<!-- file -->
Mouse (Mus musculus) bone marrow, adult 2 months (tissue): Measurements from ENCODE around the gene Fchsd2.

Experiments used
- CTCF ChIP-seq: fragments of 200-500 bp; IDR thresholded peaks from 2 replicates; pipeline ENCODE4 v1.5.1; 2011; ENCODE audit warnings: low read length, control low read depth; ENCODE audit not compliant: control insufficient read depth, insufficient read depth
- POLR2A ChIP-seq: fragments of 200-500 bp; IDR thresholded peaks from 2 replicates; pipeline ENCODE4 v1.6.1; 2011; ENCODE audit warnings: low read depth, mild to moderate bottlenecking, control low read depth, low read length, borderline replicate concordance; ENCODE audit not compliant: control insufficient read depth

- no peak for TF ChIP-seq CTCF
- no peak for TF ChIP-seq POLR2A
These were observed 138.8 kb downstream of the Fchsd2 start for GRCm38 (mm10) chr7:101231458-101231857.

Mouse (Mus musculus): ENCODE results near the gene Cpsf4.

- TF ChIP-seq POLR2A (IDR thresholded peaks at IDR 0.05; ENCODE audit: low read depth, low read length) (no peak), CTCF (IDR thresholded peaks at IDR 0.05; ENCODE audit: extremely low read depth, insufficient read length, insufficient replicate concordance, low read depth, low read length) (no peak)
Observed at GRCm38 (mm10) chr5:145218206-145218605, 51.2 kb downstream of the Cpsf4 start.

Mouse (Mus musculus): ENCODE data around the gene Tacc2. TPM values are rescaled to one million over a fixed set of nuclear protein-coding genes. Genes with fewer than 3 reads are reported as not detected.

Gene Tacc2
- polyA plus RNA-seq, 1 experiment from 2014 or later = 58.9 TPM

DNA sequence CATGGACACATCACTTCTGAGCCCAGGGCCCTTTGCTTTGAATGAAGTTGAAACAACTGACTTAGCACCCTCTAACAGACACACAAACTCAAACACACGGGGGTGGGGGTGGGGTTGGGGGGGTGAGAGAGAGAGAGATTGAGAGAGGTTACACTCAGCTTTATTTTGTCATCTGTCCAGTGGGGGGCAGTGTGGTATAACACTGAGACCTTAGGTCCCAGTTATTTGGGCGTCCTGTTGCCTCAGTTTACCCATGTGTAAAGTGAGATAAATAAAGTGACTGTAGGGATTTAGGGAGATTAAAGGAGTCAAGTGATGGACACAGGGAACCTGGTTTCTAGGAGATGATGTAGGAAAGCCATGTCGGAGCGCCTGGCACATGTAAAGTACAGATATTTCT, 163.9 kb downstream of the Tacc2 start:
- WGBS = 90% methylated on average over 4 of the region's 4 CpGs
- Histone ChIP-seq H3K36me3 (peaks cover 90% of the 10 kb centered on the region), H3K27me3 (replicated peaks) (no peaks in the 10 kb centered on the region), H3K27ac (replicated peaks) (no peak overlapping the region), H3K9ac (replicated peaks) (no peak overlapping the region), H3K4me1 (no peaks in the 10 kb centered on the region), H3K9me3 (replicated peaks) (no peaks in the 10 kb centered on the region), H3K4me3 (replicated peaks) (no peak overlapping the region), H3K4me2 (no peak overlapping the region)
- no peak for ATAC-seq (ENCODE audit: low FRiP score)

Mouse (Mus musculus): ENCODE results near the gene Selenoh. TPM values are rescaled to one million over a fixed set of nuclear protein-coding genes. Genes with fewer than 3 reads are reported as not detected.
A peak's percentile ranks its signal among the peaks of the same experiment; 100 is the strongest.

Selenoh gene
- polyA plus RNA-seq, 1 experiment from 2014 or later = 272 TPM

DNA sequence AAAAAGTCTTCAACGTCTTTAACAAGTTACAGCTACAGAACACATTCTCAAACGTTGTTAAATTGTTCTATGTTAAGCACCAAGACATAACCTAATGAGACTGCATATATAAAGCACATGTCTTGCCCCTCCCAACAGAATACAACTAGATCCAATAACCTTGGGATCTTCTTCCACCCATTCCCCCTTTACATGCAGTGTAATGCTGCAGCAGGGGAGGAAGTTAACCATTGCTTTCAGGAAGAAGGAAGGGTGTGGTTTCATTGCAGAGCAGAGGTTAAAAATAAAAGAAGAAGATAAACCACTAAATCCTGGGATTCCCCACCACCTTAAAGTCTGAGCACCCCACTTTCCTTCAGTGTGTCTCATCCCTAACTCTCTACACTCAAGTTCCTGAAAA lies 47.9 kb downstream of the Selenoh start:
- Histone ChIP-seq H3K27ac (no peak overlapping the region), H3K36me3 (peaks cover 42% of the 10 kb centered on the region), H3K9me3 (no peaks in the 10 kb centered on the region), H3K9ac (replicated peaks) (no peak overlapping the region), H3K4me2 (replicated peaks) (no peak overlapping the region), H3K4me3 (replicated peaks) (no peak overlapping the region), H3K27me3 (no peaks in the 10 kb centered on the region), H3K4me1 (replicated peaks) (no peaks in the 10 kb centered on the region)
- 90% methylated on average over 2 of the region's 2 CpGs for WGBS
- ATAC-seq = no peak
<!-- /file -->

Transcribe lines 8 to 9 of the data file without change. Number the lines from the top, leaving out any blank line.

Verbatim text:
Mouse (Mus musculus): ENCODE results near the gene Cpsf4.

- TF ChIP-seq POLR2A (IDR thresholded peaks at IDR 0.05; ENCODE audit: low read depth, low read length) (no peak), CTCF (IDR thresholded peaks at IDR 0.05; ENCODE audit: extremely low read depth, insufficient read length, insufficient replicate concordance, low read depth, low read length) (no peak)